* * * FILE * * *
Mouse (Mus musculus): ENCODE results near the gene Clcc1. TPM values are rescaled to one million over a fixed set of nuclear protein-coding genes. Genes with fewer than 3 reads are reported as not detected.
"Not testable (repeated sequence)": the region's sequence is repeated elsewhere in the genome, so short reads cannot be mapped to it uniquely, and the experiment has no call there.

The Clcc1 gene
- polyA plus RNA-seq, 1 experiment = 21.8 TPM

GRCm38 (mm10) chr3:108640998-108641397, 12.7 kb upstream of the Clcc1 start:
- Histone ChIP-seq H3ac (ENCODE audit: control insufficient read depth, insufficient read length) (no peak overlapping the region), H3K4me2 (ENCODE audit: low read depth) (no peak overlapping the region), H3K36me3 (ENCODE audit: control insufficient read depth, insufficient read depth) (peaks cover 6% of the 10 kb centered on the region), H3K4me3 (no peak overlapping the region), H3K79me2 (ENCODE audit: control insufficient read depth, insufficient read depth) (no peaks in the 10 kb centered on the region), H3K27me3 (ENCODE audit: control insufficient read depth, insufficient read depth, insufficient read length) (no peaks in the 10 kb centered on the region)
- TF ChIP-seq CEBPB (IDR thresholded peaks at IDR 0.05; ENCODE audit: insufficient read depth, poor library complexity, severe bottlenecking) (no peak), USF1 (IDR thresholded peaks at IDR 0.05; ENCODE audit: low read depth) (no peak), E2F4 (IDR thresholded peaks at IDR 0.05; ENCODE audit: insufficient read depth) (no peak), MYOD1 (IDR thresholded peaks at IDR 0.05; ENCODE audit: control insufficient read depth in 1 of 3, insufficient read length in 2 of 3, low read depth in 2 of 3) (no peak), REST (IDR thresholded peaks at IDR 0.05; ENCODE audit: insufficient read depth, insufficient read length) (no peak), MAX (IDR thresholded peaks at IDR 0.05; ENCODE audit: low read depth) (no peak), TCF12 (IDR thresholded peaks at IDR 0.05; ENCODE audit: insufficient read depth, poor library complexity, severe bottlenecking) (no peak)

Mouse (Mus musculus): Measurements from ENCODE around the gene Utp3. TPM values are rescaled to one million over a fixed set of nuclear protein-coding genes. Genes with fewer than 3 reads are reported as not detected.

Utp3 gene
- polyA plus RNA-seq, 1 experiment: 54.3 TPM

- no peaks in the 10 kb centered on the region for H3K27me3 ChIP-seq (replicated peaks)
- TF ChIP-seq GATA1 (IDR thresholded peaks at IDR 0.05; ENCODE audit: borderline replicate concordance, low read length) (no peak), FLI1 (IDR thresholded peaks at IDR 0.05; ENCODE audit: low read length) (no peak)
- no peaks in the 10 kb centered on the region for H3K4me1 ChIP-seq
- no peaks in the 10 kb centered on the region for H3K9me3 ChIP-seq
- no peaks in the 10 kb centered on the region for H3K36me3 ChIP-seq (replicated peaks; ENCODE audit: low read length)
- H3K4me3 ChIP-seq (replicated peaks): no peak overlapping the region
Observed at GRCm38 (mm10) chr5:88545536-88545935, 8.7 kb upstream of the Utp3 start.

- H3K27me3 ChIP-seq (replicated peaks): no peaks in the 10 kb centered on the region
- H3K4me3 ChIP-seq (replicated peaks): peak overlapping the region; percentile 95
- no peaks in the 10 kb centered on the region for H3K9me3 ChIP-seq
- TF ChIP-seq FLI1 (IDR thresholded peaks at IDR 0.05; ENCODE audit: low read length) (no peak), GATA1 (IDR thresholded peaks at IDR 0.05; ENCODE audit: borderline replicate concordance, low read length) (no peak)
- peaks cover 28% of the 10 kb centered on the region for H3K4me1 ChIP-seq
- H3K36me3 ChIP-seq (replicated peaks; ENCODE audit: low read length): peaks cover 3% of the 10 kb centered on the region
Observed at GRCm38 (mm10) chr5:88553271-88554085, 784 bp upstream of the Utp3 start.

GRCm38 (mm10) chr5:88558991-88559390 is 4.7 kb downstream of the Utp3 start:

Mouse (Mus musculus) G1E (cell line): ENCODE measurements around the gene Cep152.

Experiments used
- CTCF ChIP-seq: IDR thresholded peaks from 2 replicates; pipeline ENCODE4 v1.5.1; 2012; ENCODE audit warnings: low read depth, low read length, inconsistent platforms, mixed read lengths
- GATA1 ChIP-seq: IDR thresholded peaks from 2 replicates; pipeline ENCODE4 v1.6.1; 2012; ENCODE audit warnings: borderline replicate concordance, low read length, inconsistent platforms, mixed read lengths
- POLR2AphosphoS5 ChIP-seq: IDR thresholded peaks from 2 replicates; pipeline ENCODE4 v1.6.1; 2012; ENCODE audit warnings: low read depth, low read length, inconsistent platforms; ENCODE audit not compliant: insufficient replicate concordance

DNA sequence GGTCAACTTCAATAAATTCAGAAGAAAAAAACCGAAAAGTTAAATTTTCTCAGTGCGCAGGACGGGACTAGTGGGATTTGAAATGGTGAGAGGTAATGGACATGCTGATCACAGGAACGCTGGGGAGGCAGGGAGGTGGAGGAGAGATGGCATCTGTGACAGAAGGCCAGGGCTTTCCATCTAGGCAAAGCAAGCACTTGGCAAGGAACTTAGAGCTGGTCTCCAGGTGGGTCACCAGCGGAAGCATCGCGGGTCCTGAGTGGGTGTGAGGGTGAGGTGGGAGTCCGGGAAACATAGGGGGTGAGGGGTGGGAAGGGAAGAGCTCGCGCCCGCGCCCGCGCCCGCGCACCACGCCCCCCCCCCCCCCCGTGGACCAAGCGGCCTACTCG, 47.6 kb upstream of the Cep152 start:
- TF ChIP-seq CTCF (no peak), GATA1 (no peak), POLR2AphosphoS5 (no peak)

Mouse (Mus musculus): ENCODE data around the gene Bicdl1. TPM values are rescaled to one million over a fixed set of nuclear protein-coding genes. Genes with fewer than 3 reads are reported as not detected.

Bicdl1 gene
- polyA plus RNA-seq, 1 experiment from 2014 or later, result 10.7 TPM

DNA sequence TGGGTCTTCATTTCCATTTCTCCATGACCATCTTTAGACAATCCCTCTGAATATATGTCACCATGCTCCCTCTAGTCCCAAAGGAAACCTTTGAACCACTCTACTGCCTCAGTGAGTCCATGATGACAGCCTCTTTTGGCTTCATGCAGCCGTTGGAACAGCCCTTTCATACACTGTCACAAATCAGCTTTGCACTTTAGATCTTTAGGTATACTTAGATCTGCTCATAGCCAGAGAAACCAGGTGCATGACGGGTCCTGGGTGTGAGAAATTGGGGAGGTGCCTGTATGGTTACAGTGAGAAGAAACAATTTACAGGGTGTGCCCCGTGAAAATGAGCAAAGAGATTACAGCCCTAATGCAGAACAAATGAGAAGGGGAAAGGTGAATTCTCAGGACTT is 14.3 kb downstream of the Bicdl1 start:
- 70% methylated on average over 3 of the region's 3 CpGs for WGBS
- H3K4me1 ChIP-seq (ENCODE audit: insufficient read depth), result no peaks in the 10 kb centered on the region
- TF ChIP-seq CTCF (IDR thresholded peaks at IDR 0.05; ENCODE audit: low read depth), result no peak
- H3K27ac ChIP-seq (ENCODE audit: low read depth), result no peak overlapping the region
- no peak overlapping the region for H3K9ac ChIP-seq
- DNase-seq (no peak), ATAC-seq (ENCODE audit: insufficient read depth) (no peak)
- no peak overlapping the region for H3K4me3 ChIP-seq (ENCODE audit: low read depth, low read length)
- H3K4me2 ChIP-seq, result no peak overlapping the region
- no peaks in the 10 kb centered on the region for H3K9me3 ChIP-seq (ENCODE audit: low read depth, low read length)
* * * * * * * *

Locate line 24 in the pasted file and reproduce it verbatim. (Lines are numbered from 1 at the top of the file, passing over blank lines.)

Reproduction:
Observed at GRCm38 (mm10) chr5:88553271-88554085, 784 bp upstream of the Utp3 start.